For an actress that came to the international film arena just before the turn of the century, Cate Blanchett has built an impressive resume that defies definitions, apart from the fact that each of her characters is a strong no-nonsense woman and that physically, she has a commanding presence. When she's in the room (or screen) you can't take your eyes off of her.
Born in Melbourne, Australia in 1969, Blanchett caught Gillian Armstrong's eye and was immediately working for her in Oscar and Lucinda. What came after was a tireless series of performances that secured her image as one of the best actresses on the planet. Of course, this has led her to be nominated (and win) numerous worldwide awards. Her Oscar as Best Supporting Actress playing Katharine Hepburn, and her turn as Jasmine in Woody Allen's 2013's film have been lauded unanimously.
Among her best performances, she's been in Anthony Minghella's The Talented Mr. Ripley, Sam Raimi's The Gift, Joe Schumacher's Veronica Guerin, Lasse Hallstrom's The Shipping News, Steven Soderberg's The Good German, Spielberg's Indiana Jones and the Kingdom of the Crystal Skull and David Fincher's The Curious Case of Benjamin Button, apart from her latest work for George Clooney in The Monuments Men.
The following 10 performances singled out in the "More Photos" section, have an indelible staying power and give proof of Cate Blanchett's extraordinary talent and film persona.
And now that you're at it, check on the other award season nominated actresses:
(1998) Directed by Shekhar Kapur. Nobody was ready to witness a new actress unravel her power through a regal performance that is a role model to all new actresses. Suddenly Blanchett caught the world by storm and won, among others, a Bafta, a Golden Globe and her first Oscar nomination (stolen by new American sweetheart Gwyneth Paltrow). She embodied Elizabeth with such ferocious strength that producers and director saw the need for a part 2, which is a rarity for a biographical costume drama.
(2013) Written and Directed by Woody Allen. Jasmine is a woman who struggles so much to be where she thinks she belongs, but has to face the fact that deceit and misery is ready for her. Obviously based on Tennessee Williams’ Blanche Dubois, and with a naiveté that also reminds us of that other beautiful Woody Allen character Cecilia (from The Purple Rose of Cairo), Jasmine is the definition of a Tour-de-force performance that requires a delicate restraint to control the characters fall into overtly dramatic registers. After all, she’s been deceived by her husband, abandoned by her son, and welcomed by the people she’s always despised.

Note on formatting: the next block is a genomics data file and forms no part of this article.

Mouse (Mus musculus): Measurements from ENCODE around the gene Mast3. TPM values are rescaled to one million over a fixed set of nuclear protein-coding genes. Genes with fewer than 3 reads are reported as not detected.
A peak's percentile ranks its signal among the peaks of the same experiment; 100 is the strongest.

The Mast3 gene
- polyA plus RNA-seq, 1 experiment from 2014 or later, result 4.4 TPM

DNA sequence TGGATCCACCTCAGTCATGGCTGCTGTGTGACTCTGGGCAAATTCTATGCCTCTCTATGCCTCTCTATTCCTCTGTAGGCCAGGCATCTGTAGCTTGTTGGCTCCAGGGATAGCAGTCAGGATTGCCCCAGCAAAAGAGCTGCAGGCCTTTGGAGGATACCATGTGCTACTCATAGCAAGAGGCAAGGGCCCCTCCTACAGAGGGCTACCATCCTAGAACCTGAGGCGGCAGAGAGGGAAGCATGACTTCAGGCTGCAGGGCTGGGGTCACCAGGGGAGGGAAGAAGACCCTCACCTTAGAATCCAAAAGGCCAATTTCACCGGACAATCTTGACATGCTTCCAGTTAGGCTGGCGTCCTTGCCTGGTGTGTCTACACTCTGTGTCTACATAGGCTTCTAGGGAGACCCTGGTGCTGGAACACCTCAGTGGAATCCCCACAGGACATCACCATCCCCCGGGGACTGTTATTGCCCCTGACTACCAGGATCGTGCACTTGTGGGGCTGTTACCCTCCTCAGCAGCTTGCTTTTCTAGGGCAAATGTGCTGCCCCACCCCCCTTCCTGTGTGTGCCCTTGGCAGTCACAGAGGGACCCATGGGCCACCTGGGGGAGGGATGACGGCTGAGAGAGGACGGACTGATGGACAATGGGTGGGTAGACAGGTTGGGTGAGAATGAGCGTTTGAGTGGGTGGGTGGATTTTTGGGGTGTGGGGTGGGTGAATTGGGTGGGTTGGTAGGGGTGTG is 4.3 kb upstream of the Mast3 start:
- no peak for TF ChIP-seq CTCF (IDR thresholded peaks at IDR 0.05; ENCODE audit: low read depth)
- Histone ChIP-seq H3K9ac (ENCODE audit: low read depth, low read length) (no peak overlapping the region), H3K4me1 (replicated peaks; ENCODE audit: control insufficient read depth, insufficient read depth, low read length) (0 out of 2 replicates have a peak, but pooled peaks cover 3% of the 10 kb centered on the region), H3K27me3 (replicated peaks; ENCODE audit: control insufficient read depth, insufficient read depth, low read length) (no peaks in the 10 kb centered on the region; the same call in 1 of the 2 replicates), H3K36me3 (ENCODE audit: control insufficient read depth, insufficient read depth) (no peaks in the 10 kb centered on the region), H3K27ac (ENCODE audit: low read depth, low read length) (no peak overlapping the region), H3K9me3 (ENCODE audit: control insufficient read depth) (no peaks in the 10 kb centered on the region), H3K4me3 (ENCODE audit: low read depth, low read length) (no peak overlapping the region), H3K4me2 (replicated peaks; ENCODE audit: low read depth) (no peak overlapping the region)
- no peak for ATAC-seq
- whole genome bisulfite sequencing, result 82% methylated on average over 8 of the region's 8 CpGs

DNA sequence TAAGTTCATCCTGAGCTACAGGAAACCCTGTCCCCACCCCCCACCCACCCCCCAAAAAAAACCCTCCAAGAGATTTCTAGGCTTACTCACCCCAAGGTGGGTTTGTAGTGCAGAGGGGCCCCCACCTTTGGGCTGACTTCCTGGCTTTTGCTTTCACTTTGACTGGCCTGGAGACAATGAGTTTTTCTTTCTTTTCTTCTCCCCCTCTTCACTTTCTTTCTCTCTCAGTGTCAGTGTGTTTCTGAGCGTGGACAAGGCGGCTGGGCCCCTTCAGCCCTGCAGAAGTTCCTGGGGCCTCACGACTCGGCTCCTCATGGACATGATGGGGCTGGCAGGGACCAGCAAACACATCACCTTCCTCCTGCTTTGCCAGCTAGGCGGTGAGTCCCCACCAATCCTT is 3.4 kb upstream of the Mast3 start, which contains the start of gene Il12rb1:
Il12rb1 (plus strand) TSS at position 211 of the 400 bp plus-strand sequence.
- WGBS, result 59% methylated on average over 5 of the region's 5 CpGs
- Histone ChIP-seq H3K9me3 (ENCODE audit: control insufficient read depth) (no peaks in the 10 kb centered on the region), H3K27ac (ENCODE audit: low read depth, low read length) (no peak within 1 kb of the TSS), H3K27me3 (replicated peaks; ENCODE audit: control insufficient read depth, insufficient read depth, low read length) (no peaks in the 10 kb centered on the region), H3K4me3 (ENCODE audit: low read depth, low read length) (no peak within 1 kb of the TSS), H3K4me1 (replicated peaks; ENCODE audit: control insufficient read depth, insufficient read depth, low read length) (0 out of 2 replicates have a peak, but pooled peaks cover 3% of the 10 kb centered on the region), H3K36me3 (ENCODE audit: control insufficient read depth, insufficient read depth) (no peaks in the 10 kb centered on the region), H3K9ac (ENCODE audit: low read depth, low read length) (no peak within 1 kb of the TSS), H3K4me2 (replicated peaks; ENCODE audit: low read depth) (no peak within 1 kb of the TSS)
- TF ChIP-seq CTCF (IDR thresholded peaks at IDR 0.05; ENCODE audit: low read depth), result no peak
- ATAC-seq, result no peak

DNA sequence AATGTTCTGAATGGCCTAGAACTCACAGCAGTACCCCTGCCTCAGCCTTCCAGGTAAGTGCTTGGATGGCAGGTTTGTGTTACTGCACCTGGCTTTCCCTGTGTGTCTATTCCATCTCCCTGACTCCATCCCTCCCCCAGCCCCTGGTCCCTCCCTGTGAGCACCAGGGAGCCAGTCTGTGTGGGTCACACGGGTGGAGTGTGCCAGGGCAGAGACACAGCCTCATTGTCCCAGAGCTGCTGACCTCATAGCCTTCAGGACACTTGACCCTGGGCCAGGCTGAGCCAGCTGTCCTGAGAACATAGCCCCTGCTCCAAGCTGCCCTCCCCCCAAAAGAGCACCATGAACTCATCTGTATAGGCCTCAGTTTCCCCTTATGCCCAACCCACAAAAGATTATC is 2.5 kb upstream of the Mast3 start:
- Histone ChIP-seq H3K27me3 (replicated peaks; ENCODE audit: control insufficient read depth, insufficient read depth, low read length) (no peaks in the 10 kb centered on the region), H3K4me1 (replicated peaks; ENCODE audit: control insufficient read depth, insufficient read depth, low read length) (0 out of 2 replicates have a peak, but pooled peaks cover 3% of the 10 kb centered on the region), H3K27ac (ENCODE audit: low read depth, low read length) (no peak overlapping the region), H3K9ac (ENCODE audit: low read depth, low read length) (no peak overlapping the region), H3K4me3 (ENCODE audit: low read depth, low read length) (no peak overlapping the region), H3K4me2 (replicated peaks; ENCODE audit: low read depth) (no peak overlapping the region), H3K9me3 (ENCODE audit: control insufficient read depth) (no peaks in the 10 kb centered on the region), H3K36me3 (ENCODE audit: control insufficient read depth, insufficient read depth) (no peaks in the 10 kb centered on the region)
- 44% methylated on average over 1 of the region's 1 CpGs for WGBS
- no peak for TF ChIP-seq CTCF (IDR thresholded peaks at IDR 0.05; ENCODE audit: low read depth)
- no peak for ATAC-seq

For a full review of Woody Allen's latest Oscar Nominated film, please click on the following link:
(2004) Directed by Martin Scorsese. Actors can create an all-new character from pieces of others and their inner beliefs, or they can take an existing person and reinvent it, giving it back to the audience with a flavor of memories. Cate’s version of Katharine Hepburn, apart from her vocals and dresses and body language, exudes that aura of an untouchable Hollywood star, almost like a semi-God living in her own piece of Mount Olympus. It was obvious the Academy would give her the award as a supporting actress.
Notes on a Scandal
(2006) Directed by Richard Eyre. As the subject of Judi Dench’s ominous Barbara Covett, who finds in her the perfect lover in a destructive unwanted relationship, Cate’s Sheba Hart breaks down to her most frail independent character. A woman who surrenders to hidden passions and has to face a double attack, not without a pivotal primal scream scene. Once again Cate was nominated for Best Supporting actress.
I'm Not There
(2007) Written and Directed by Todd Haynes. A one-of-a-kind film that takes 6 different actors to create a version of Bob Dylan’s public persona. Blanchett is not only the only woman to become Dylan in the film, but the one who resembles him more physically, which, at certain moments made you dizzy, watching her introverted and mysteriously androgynous presence. There’s no denying that Blanchett has become a daring actress in the commercial world of cinema nowadays.
Oscar and Lucinda
(1997) Directed by Gillian Armstrong. Before her international success with Elizabeth, Cate starred in this Gillian Armstrong’s very elegant film with Ralph Fiennes. Everybody was asking “Who’s that actress next to Fiennes and why is she so exquisite?”
The Lord of the Rings Trilogy
(2001-2002-2003) Directed by Peter Jackson. How can you stand out in a trilogy that is CGI infected, filled with men and strange creatures, and with a story that doesn't have much to do with your character? Well, if you're Cate Blanchett, you don't have anything to worry about. Galadriel’s ethereal aura of goodness is brought to visual splendor by Cate, with a soothing and commanding voice. Suddenly, you wanted all angels to look like her.
(2001) Directed by Gillian Armstrong. Her second collaboration with Armstrong gave her the chance to play spy (something she would return to for Soderberg in The Good German). But as with any of Armstrong’s films, Charlotte is a strong figure, not a tragic one, which is one of Cate’s signature traits.
(2002) Directed by Tom Tykwe. Krzystof Kieslowski was the first director to plan his films based on groups (just like Eric Rohmer did before). He unfortunately passed away before shooting of his next trilogy. Heaven was the first one and it gave Blanchett a role of controversial repercussions when her character Philippa goes from being a woman seeking revenge to a public criminal.
(2006) Directed by Alejandro Gonzalez Iñarritu. Holding herself in a choral film that runs around the World to see how we are all connected, Blanchett is the one who takes the bullet and has to suffer the physical consequences, in a marriage that seems headed to disaster, not knowing her children are lost with her Mexican nanny and feeling lost and frail in a cold world.